On Monday (6 February), the NSW Supreme Court began hearing a $6.87 million claim against Atanaskovic Hartnell (AH) by a jilted client, Hudson Investment Group (Hudson).
Hudson engaged AH in May 2001 to provide legal services in relation to the sale of its shares in Australian Hardboards Ltd (Hardboards) to Hudson Timber & Hardware Ltd.
At the time, Hardboards was a wholly owned subsidiary of Hudson, and also owned over 300 hectares of land in Bundamba, around 35 kilometres from Brisbane, spread out over several lots.
Hudson sought to ensure it could cash-in on any sale of the land down the track, and sought to enter into an arrangement that ensured it would receive the first $10 million worth of proceeds from the sale of the land before a “sunset” date.
AH drafted an entitlement deed in an attempt to ensure this would occur.
However, when parts of the land were subsequently sold, Hardboards disputed Hudson’s claim that the terms of the entitlement deed allowed Hudson to walk away with $9.5 million.
After a protracted period of litigation between Hudson and Hardboards, the matter was settled out of court in June 2007, with Hudson receiving $6.1 million from Hardboards.
Hudson claimed that when factoring in the costs of litigation, it faced losses of around $6.9 million due to what it claims was negligent drafting by AH.
Hudson Investment Group launched legal action against AH in June 2007, three days before its settlement with Hardboards.
Lawyers Weekly understands that Jamie Restas drafted the contentious entitlement deed in 2001. Restas was a senior associate at AH at the time and is currently the chairman of partners at Adelaide firm Kelly & Co.
“This is really a matter for the AH partnership to respond to,” said Restas when approached by Lawyers Weekly. “I was one of a number of employees at the time and am a partner elsewhere now, so it would be inappropriate for me to comment.”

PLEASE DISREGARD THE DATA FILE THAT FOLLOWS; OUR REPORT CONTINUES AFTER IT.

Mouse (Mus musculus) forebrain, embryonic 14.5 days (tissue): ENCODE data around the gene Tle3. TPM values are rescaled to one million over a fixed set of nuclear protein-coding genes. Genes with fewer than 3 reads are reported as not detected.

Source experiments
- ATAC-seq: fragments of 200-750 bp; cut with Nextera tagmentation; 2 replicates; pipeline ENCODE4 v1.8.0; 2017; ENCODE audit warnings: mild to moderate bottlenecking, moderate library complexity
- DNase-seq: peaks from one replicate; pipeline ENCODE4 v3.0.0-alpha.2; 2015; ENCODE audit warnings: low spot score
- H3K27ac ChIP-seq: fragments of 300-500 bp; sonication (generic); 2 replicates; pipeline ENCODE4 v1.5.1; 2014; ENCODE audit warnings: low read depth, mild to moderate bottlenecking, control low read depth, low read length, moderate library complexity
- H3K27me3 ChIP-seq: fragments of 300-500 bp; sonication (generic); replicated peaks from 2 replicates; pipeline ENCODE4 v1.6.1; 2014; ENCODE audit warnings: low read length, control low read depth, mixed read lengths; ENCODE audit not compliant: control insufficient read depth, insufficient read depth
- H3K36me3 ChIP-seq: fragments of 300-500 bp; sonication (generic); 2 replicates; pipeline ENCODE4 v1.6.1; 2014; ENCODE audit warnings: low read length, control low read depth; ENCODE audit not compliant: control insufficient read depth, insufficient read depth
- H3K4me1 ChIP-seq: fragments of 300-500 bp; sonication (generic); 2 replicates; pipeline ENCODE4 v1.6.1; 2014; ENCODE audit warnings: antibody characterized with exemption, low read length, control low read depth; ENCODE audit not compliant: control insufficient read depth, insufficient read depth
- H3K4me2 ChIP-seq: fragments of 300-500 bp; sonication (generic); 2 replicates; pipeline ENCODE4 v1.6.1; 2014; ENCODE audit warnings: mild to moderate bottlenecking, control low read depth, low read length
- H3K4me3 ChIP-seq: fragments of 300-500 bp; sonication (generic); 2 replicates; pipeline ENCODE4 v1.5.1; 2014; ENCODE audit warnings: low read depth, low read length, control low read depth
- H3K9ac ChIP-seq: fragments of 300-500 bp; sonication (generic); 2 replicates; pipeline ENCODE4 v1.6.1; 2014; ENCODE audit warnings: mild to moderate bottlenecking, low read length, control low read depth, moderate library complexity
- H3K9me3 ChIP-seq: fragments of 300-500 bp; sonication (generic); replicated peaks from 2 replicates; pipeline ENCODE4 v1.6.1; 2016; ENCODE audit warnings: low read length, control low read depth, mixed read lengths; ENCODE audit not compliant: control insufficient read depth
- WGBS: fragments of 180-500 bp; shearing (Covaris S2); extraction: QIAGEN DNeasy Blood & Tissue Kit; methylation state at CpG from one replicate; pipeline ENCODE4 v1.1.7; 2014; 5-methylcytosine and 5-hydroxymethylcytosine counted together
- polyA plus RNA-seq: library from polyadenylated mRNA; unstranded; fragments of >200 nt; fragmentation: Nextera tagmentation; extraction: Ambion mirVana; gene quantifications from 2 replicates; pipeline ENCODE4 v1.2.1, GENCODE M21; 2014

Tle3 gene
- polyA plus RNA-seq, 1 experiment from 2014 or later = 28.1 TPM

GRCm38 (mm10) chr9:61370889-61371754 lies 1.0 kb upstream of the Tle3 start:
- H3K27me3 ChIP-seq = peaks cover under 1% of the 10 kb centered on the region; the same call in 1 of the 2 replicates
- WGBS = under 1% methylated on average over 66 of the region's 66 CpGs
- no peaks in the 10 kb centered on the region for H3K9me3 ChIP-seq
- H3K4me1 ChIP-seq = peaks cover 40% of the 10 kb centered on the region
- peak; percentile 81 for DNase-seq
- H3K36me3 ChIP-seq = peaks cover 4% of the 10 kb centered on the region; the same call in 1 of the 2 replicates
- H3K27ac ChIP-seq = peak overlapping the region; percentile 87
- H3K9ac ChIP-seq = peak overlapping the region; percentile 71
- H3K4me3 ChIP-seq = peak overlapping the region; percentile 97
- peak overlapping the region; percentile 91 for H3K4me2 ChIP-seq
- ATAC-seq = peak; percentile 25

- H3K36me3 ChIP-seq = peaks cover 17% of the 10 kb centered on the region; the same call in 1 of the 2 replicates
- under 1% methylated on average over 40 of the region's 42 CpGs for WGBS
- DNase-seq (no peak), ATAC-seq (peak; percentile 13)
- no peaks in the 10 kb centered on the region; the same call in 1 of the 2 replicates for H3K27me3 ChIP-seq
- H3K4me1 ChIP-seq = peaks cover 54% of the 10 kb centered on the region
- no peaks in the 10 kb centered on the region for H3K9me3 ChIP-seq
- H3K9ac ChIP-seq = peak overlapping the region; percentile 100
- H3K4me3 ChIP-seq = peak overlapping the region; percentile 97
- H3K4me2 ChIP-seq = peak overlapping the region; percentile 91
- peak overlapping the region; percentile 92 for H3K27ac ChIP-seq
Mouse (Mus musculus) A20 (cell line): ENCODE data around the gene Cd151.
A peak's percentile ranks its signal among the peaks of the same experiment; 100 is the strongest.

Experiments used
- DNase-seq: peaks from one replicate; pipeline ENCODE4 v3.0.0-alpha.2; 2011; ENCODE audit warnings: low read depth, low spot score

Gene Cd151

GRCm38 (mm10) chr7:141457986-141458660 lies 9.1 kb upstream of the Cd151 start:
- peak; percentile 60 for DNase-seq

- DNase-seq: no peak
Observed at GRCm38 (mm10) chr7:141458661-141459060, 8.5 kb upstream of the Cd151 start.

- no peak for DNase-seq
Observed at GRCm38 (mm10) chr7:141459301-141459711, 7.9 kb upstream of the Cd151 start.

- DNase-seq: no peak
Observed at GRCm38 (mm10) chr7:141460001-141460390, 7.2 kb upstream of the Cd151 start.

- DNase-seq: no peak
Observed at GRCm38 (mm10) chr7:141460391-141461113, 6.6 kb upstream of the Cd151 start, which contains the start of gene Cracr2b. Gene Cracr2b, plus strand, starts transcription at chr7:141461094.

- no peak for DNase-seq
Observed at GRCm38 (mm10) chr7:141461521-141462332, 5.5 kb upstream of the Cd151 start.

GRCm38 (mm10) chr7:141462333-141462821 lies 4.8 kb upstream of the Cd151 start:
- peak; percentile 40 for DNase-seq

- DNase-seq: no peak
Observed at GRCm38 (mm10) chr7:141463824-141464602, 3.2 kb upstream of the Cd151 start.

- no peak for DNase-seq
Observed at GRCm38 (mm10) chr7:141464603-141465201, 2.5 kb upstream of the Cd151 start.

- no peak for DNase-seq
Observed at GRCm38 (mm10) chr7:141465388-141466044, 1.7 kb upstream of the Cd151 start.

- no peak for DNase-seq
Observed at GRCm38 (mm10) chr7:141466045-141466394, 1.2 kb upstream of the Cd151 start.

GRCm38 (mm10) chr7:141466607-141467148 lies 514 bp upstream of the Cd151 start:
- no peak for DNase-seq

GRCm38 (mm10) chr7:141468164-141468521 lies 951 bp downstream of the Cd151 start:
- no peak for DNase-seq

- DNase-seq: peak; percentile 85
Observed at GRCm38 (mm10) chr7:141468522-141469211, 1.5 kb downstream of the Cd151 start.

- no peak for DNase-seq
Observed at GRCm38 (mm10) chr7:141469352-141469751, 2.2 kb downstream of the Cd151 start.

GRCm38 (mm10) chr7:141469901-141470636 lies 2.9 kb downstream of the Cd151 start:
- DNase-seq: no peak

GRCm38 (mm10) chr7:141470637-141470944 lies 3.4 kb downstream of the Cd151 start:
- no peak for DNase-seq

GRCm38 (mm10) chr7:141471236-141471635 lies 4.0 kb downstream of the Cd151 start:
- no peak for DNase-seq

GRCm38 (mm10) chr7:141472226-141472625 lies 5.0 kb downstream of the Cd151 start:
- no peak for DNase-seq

AH managing partner John Atanaskovic declined to comment.
Lawyers Weekly also understands that Restas’s supervising partner at the time was Danny Simmons.
The M&A specialist left the firm in 2006 with fellow AH partners Diana Chang and Mark Pistilli to form Sydney-based corporate boutique Chang, Pistilli & Simmons (CPS). Last year, CPS was acquired by Clifford Chance, with Simmons now a partner with the magic circle firm in Sydney.
Simmons declined to comment when contacted by Lawyers Weekly.
In November 2010, a bitter legal dispute involving the founding partners of CPS and AH over the alleged non-payment of around $30,000 in fees ended, with the NSW Local Court ordering CPS to pay costs, estimated to be in the vicinity of $300,000.
Hudson Investment has engaged Piper Alderman in the litigation action in the NSW Supreme Court, after ditching Baker & McKenzie, which the company originally engaged when it initiated the action.
Sydney-based corporate law and taxation partner Alan Jessup is leading the firm’s team, with support from senior associate Aaron Chan and associate Stephen Morrissey. Jessup has previously acted for Hudson with regard to commercial work undertaken by the company. John Kelly SC has been instructed to act for Hudson.
AH’s insurers, LawCover, are defending the case on behalf of the firm. LawCover has hired Middletons, with insurance partner Shayne Thompson leading the firm’s team. Barristers Anthony Payne SC and junior counsel Stephen Foreman are acting on behalf of LawCover.
The NSW Supreme Court has set aside two weeks to hear the matter, with a judgment not expected before the end of April.